Before I begin today, I think I need to promise you something: eventually, this post will be about bikes. And not just tangentially. But I am taking the long way around.
So you may want to go get yourself a snack.
I’ve been reading Little House on the Prairie to the twins. Specifically, I’ve been reading it to them for a few minutes right when they get up, reading it to them as they eat breakfast, reading it to them during their after-school storytime, and reading it to them during bedtime storytime. And whenever else we both have free time.
The girls are hooked, and the truth is, I am too. Little House on the Prairie (that’s right; I mistakenly skipped Big Woods — the girls understand that we’ll be taking an extended flashback once this book is done) is a compelling, well-written story, though I do a little real-time editing to remove some of the more embarrassing prejudice of the period.
This morning, I was reading the chapter where Laura and Mary are certain that Santa isn’t going to come because the river’s too high (“This was before Santa had reindeer,” I explained to the twins) for his pack mule to get across. Then, of course, Mr. Edwards shows up — having waded the river — and tells the girls that he met Santa in town and was instructed to bring each of these presents: their very own tin cup (they had to share before), a candy cane, a little cake, and a penny.
The girls, naturally, are overwhelmed with this wonderful array of gifts. And as I read this to my own girls, I got all sniffly, misty, and tight-throated myself. Luckily, I am so masculine that I have no problem admitting I cry when reading children’s literature.
Meanwhile, my twins are looking each other with their “What’s dad’s problem?” look. And yes, at age 7, they already have that look.
Susan’s been doing well lately. She’s not stronger, but she’s not weaker. She has more energy, and has in fact been getting a lot done — she’s down to the last 20 or so of the 80+ bracelets she’s committed to make, and has been spending a lot of time working on finishing her novel (I bought a Dell Mini 9 netbook for her to write with — much lighter and more comfortable for her to rest on her lap).
Then, over the weekend, I talked with my sister Kellene. She volunteered to come over and take care of Susan and the kids toward the end of this month so I can go ride Kenny’s annual Ride Around White Rim in One Day (RAWROD) event. And Susan’s feeling good enough that I feel like it really is OK for me to go.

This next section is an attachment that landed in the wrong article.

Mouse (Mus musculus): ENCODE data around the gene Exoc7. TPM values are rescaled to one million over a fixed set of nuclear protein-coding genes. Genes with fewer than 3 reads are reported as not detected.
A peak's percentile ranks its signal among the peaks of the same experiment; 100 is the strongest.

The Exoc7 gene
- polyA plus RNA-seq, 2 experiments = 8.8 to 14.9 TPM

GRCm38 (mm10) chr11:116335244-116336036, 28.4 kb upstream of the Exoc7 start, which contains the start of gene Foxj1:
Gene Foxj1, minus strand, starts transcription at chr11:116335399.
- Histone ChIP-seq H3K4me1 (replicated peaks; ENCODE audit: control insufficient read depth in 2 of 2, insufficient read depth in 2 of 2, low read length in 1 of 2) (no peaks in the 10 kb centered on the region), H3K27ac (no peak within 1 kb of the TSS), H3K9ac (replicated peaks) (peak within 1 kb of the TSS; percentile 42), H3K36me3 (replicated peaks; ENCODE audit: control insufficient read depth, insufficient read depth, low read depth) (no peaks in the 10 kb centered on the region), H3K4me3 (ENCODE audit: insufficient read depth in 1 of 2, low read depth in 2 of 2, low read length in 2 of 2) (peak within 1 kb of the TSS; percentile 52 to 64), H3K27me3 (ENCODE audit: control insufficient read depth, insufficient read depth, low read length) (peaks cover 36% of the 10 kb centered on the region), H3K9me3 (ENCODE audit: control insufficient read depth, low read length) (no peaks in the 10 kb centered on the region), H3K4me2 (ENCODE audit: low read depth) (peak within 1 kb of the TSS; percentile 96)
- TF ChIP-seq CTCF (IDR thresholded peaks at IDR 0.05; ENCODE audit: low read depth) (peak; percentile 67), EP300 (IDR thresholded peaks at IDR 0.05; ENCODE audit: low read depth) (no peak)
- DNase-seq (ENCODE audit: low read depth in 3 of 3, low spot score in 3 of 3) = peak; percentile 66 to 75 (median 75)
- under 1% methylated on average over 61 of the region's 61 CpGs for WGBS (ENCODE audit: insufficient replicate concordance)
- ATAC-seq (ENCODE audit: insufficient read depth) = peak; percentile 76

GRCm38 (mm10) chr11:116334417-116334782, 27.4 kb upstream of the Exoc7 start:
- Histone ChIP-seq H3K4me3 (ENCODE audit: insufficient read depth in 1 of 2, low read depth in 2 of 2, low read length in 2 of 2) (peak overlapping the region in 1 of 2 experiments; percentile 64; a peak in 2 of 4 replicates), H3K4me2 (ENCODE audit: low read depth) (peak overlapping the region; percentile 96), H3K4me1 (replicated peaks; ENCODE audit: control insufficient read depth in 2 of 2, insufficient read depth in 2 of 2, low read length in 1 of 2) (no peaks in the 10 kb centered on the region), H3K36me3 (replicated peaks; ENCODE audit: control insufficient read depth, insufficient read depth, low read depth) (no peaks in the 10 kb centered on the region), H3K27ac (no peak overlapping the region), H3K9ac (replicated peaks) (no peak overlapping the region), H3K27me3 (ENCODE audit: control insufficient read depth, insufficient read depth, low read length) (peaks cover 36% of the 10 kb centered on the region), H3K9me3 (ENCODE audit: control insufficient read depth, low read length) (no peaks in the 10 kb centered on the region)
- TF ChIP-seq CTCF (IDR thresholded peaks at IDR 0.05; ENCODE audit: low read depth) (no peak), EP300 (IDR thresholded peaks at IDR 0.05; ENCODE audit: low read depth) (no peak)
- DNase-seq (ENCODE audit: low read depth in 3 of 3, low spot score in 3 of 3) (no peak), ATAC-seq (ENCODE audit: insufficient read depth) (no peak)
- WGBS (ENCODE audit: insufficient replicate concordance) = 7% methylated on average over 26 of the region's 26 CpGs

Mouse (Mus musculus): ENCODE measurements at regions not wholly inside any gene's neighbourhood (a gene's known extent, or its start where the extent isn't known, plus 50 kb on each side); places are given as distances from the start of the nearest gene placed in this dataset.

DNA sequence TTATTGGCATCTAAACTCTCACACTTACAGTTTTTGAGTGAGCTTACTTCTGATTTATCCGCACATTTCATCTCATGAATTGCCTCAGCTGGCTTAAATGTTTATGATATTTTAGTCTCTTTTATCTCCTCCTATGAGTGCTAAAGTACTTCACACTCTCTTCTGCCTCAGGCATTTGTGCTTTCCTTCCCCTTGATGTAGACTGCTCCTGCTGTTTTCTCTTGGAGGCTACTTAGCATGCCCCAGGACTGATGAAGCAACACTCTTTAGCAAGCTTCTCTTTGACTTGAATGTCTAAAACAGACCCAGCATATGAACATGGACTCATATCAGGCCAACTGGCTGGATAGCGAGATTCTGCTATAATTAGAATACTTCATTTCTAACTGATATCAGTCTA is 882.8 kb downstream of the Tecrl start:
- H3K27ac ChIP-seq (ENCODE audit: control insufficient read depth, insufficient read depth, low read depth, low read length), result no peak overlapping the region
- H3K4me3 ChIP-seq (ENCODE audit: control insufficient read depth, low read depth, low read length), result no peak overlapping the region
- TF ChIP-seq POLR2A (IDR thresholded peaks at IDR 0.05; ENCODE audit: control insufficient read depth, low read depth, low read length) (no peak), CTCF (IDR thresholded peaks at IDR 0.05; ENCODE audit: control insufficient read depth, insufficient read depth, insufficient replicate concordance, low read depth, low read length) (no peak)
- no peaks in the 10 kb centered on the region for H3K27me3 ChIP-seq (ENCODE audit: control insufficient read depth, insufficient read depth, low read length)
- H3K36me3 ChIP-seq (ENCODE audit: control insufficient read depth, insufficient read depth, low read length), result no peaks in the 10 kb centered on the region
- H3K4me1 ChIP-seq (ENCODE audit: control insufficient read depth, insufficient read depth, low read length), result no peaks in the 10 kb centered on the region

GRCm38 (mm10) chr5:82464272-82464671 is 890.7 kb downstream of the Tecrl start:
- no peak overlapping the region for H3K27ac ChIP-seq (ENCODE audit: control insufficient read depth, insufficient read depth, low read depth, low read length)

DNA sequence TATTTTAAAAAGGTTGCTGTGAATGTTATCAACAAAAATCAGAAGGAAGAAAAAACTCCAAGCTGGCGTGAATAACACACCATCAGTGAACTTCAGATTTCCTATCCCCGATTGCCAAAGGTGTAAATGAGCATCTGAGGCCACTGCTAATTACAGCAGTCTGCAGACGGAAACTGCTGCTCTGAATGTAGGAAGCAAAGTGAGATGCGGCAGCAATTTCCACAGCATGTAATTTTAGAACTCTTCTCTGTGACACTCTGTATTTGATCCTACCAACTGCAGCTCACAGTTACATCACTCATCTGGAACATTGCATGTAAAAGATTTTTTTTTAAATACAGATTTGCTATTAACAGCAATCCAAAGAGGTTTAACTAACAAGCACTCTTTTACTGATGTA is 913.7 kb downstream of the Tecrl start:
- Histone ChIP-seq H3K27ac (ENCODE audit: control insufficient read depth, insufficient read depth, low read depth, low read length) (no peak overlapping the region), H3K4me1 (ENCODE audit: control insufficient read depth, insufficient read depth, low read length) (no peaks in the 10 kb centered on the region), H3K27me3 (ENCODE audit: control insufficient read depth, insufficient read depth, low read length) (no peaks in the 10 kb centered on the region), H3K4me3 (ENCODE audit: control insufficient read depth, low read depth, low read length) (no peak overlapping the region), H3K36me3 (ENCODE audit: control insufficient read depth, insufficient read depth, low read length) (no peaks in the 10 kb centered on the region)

And suddenly, I am totally giddy. Goofy. More than usual, even. By a lot.
I get to go on an all-day ride. And camp with friends. In Moab.
Of course, I have been on dozens and dozens of overnight mountain bike trips. At one point, they even seemed a little mundane.
Not now, though.
This trip’s my very own tin cup.
As if that weren’t good enough news, yesterday Spring arrived. And not just in a minor way, either: blue sky, mild breeze, and warm enough to ride in shorts and short sleeves.
My first thought was to get on my road bike and get out on the road for a couple hours. After all, it’s been snowing and blowing so much I just couldn’t imagine trails being any good.
But I so wanted to take the Singlefly out.
So I made a plan: “I’ll ride the Singlefly out to Lambert Park,” I thought, “just to see how muddy the trails are. Then”
I got to Lambert Park and…the trails — at least at the trailhead — were not muddy.
But how could that be? It has been snowing daily for more than a week.
“OK, I’ll just ride up the trail until things get messy, then turn around,” I thought.
But the trails didn’t get messy. They stayed perfect — tacky and clean — for the entirety of a two-hour ride.
During this ride, I discovered something a little bit embarrassing, but also very wonderful. You see, I have always thought of Lambert Park as a ride of last resort. It’s only a half mile from my house, but I haven’t spent much time there because I’ve been concentrating on the evolving wonder that is Corner Canyon. Or during the Summer, I take every opportunity to ride the Ridge Trail network.
So, regarding Lambert Park as a second-class trail system, I often forgot it even existed.
What a fool I have been!
Here’s the Lambert Park trail network:
That’s almost all singletrack. Miles and miles and miles of excellent, highly-varied singletrack. Half a mile from my house.
And I’ve just been ignoring it. Excuse me for a moment while I pound my head against my desk.
Yesterday, excited about being (finally!) outside on a new bike, I just explored. And I found Wildcat — a fast, open singletrack descent through scrub oak, with several jumps. I found Spring, a twisty climb that tops out and sends you on a forested descent, dodging trees along the way.
And I got reacquainted with Lambert Park’s main claim to fame: Rodeo. Rodeo is a downhill-specific rocketsled ride down a ravine, banking high and dropping fast.
Every time I have ever ridden Rodeo, I’ve immediately climbed back up for another run. Everyone does. It’s that fun.
Lambert Park is a nice piece of frosted cake when you haven’t had cake in months.
After work today, I am heading right back over. And this time I’m bringing the helmetcam.
(If you’re local, email me and join me for a ride this afternoon. This trail is too perfect to not ride today. And besides, helmetcam videos are always a lot more fun when there’s someone in the picture.)
I want to be cautious about this, because my joy at just being out on my bike yesterday might possibly have made any bike in the world seem wonderful.
But you know what? That Singlefly feels pretty darned fantastic. It is so light it makes up for the fact that I am fat and slow. It feels nimble and stable. And like all singlespeeds, it feels direct. Unfiltered.
So anyway, the thing I want to be cautious about is saying that this is my favorite bike, ever. Because that’s a bold thing to say after just three short rides.
But it is how I feel at this moment.
I am so glad Spring is here.